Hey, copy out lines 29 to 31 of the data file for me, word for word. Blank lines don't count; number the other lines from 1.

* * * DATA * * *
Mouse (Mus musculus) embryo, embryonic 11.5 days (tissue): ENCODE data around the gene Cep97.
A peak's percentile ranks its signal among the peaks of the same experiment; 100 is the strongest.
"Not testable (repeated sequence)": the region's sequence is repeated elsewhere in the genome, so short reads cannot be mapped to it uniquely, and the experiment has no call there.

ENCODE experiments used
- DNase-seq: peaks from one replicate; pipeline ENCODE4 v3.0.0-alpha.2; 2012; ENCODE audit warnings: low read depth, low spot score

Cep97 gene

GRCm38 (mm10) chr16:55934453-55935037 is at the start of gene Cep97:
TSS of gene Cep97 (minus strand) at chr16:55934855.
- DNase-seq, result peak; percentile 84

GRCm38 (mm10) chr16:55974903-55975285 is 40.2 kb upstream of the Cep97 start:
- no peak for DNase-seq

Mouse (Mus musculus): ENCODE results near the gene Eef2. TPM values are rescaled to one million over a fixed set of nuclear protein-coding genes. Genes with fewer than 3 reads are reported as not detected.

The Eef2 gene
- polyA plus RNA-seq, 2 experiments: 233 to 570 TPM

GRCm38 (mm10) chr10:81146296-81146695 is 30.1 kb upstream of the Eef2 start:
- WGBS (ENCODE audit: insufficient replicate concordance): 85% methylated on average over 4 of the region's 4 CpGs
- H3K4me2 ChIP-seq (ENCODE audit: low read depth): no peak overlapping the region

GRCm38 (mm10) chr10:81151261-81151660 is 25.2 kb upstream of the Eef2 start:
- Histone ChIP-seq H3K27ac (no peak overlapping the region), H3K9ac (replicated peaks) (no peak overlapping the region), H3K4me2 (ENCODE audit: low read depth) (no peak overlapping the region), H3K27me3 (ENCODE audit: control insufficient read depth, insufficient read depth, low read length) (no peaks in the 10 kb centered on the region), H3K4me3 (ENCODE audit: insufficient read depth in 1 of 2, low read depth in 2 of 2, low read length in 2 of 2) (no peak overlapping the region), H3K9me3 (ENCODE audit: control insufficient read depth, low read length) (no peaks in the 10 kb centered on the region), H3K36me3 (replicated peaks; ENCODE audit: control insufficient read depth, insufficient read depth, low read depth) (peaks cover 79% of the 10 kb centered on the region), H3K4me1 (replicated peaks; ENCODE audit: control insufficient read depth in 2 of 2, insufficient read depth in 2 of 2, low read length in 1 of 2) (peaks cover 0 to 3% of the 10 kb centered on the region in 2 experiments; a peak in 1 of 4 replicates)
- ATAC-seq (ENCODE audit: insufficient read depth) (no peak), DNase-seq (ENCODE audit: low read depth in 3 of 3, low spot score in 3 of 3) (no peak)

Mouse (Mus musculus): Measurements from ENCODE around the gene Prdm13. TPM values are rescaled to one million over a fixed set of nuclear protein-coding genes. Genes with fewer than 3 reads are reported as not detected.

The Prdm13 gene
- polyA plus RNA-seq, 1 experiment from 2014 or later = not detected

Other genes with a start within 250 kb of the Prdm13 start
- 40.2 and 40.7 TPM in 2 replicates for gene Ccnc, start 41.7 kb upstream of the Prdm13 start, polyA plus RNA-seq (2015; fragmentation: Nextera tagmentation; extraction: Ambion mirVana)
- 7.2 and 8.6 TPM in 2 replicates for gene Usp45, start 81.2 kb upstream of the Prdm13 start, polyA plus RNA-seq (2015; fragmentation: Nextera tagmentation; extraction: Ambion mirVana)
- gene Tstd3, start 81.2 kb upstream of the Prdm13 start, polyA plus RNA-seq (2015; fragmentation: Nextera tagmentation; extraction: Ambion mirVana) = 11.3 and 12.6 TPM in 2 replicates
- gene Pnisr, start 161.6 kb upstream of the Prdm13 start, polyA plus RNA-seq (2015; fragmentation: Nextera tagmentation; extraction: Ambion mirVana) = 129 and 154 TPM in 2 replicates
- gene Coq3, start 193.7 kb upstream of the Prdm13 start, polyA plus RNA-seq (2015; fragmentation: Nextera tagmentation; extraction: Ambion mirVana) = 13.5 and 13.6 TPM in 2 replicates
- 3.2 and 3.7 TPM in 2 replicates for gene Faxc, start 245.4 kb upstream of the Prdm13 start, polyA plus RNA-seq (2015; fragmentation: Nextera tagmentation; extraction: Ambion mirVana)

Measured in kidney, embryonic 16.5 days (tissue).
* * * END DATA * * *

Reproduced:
- gene Coq3, start 193.7 kb upstream of the Prdm13 start, polyA plus RNA-seq (2015; fragmentation: Nextera tagmentation; extraction: Ambion mirVana) = 13.5 and 13.6 TPM in 2 replicates
- 3.2 and 3.7 TPM in 2 replicates for gene Faxc, start 245.4 kb upstream of the Prdm13 start, polyA plus RNA-seq (2015; fragmentation: Nextera tagmentation; extraction: Ambion mirVana)

Measured in kidney, embryonic 16.5 days (tissue).